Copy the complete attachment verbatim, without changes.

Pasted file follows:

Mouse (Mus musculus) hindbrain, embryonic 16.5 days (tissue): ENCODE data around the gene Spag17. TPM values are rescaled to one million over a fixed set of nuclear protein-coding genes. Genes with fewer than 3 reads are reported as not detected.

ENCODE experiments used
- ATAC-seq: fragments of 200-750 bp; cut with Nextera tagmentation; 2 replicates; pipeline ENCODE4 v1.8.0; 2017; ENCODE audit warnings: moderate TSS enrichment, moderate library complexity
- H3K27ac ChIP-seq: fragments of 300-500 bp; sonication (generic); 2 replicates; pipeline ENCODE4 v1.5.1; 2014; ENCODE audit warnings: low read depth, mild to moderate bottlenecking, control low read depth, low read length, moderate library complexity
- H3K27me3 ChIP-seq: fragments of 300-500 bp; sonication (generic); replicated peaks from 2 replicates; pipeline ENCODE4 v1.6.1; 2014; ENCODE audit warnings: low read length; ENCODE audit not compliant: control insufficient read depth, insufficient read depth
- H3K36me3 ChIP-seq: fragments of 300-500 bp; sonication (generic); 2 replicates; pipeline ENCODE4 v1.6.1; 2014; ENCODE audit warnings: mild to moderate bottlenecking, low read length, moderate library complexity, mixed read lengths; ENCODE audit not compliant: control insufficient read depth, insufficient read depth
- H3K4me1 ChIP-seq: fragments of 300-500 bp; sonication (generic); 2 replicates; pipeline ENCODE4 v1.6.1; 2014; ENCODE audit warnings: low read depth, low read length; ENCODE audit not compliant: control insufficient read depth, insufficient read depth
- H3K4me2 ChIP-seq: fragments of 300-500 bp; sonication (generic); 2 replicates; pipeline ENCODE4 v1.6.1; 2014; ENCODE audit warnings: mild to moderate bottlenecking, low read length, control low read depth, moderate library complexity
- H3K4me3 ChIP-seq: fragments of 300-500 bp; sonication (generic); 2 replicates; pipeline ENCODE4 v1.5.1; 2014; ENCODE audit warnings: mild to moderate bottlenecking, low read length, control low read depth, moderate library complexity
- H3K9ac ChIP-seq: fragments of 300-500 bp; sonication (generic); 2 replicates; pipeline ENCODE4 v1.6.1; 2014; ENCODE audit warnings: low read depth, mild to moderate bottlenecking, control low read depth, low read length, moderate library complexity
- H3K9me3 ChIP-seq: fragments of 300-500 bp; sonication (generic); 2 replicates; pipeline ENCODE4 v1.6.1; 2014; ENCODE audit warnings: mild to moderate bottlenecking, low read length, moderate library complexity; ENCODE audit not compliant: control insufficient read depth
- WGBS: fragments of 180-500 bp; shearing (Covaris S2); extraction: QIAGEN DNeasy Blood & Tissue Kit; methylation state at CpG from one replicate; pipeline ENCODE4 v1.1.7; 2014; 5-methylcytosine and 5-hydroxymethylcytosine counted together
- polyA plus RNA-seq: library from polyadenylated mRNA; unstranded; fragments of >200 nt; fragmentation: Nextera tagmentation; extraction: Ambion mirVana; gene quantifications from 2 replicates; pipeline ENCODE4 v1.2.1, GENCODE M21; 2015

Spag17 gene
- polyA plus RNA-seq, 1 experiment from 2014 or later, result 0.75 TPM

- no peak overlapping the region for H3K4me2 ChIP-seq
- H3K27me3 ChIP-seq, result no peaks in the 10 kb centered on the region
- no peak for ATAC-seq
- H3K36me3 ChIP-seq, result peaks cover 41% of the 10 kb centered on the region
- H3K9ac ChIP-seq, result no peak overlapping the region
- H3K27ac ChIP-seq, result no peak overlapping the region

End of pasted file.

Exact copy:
Mouse (Mus musculus) hindbrain, embryonic 16.5 days (tissue): ENCODE data around the gene Spag17. TPM values are rescaled to one million over a fixed set of nuclear protein-coding genes. Genes with fewer than 3 reads are reported as not detected.

ENCODE experiments used
- ATAC-seq: fragments of 200-750 bp; cut with Nextera tagmentation; 2 replicates; pipeline ENCODE4 v1.8.0; 2017; ENCODE audit warnings: moderate TSS enrichment, moderate library complexity
- H3K27ac ChIP-seq: fragments of 300-500 bp; sonication (generic); 2 replicates; pipeline ENCODE4 v1.5.1; 2014; ENCODE audit warnings: low read depth, mild to moderate bottlenecking, control low read depth, low read length, moderate library complexity
- H3K27me3 ChIP-seq: fragments of 300-500 bp; sonication (generic); replicated peaks from 2 replicates; pipeline ENCODE4 v1.6.1; 2014; ENCODE audit warnings: low read length; ENCODE audit not compliant: control insufficient read depth, insufficient read depth
- H3K36me3 ChIP-seq: fragments of 300-500 bp; sonication (generic); 2 replicates; pipeline ENCODE4 v1.6.1; 2014; ENCODE audit warnings: mild to moderate bottlenecking, low read length, moderate library complexity, mixed read lengths; ENCODE audit not compliant: control insufficient read depth, insufficient read depth
- H3K4me1 ChIP-seq: fragments of 300-500 bp; sonication (generic); 2 replicates; pipeline ENCODE4 v1.6.1; 2014; ENCODE audit warnings: low read depth, low read length; ENCODE audit not compliant: control insufficient read depth, insufficient read depth
- H3K4me2 ChIP-seq: fragments of 300-500 bp; sonication (generic); 2 replicates; pipeline ENCODE4 v1.6.1; 2014; ENCODE audit warnings: mild to moderate bottlenecking, low read length, control low read depth, moderate library complexity
- H3K4me3 ChIP-seq: fragments of 300-500 bp; sonication (generic); 2 replicates; pipeline ENCODE4 v1.5.1; 2014; ENCODE audit warnings: mild to moderate bottlenecking, low read length, control low read depth, moderate library complexity
- H3K9ac ChIP-seq: fragments of 300-500 bp; sonication (generic); 2 replicates; pipeline ENCODE4 v1.6.1; 2014; ENCODE audit warnings: low read depth, mild to moderate bottlenecking, control low read depth, low read length, moderate library complexity
- H3K9me3 ChIP-seq: fragments of 300-500 bp; sonication (generic); 2 replicates; pipeline ENCODE4 v1.6.1; 2014; ENCODE audit warnings: mild to moderate bottlenecking, low read length, moderate library complexity; ENCODE audit not compliant: control insufficient read depth
- WGBS: fragments of 180-500 bp; shearing (Covaris S2); extraction: QIAGEN DNeasy Blood & Tissue Kit; methylation state at CpG from one replicate; pipeline ENCODE4 v1.1.7; 2014; 5-methylcytosine and 5-hydroxymethylcytosine counted together
- polyA plus RNA-seq: library from polyadenylated mRNA; unstranded; fragments of >200 nt; fragmentation: Nextera tagmentation; extraction: Ambion mirVana; gene quantifications from 2 replicates; pipeline ENCODE4 v1.2.1, GENCODE M21; 2015

Spag17 gene
- polyA plus RNA-seq, 1 experiment from 2014 or later, result 0.75 TPM

- no peak overlapping the region for H3K4me2 ChIP-seq
- H3K27me3 ChIP-seq, result no peaks in the 10 kb centered on the region
- no peak for ATAC-seq
- H3K36me3 ChIP-seq, result peaks cover 41% of the 10 kb centered on the region
- H3K9ac ChIP-seq, result no peak overlapping the region
- H3K27ac ChIP-seq, result no peak overlapping the region